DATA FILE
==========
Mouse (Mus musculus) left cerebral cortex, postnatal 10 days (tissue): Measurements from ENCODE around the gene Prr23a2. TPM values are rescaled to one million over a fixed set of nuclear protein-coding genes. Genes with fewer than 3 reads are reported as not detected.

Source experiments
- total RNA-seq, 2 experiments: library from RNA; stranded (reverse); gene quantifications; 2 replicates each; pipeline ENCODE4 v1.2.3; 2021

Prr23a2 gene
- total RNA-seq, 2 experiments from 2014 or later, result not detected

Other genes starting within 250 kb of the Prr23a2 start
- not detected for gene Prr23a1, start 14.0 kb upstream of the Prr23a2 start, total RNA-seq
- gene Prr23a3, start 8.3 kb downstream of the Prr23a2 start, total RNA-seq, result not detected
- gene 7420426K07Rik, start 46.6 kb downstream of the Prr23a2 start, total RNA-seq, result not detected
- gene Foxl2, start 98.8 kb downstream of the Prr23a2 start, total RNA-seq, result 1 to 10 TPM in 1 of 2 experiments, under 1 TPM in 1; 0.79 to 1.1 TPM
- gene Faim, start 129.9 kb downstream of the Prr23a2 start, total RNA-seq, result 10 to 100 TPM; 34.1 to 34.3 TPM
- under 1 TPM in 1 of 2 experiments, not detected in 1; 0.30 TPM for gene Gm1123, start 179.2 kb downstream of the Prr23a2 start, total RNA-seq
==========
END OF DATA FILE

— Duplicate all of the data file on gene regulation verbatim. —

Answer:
Mouse (Mus musculus) left cerebral cortex, postnatal 10 days (tissue): Measurements from ENCODE around the gene Prr23a2. TPM values are rescaled to one million over a fixed set of nuclear protein-coding genes. Genes with fewer than 3 reads are reported as not detected.

Source experiments
- total RNA-seq, 2 experiments: library from RNA; stranded (reverse); gene quantifications; 2 replicates each; pipeline ENCODE4 v1.2.3; 2021

Prr23a2 gene
- total RNA-seq, 2 experiments from 2014 or later, result not detected

Other genes starting within 250 kb of the Prr23a2 start
- not detected for gene Prr23a1, start 14.0 kb upstream of the Prr23a2 start, total RNA-seq
- gene Prr23a3, start 8.3 kb downstream of the Prr23a2 start, total RNA-seq, result not detected
- gene 7420426K07Rik, start 46.6 kb downstream of the Prr23a2 start, total RNA-seq, result not detected
- gene Foxl2, start 98.8 kb downstream of the Prr23a2 start, total RNA-seq, result 1 to 10 TPM in 1 of 2 experiments, under 1 TPM in 1; 0.79 to 1.1 TPM
- gene Faim, start 129.9 kb downstream of the Prr23a2 start, total RNA-seq, result 10 to 100 TPM; 34.1 to 34.3 TPM
- under 1 TPM in 1 of 2 experiments, not detected in 1; 0.30 TPM for gene Gm1123, start 179.2 kb downstream of the Prr23a2 start, total RNA-seq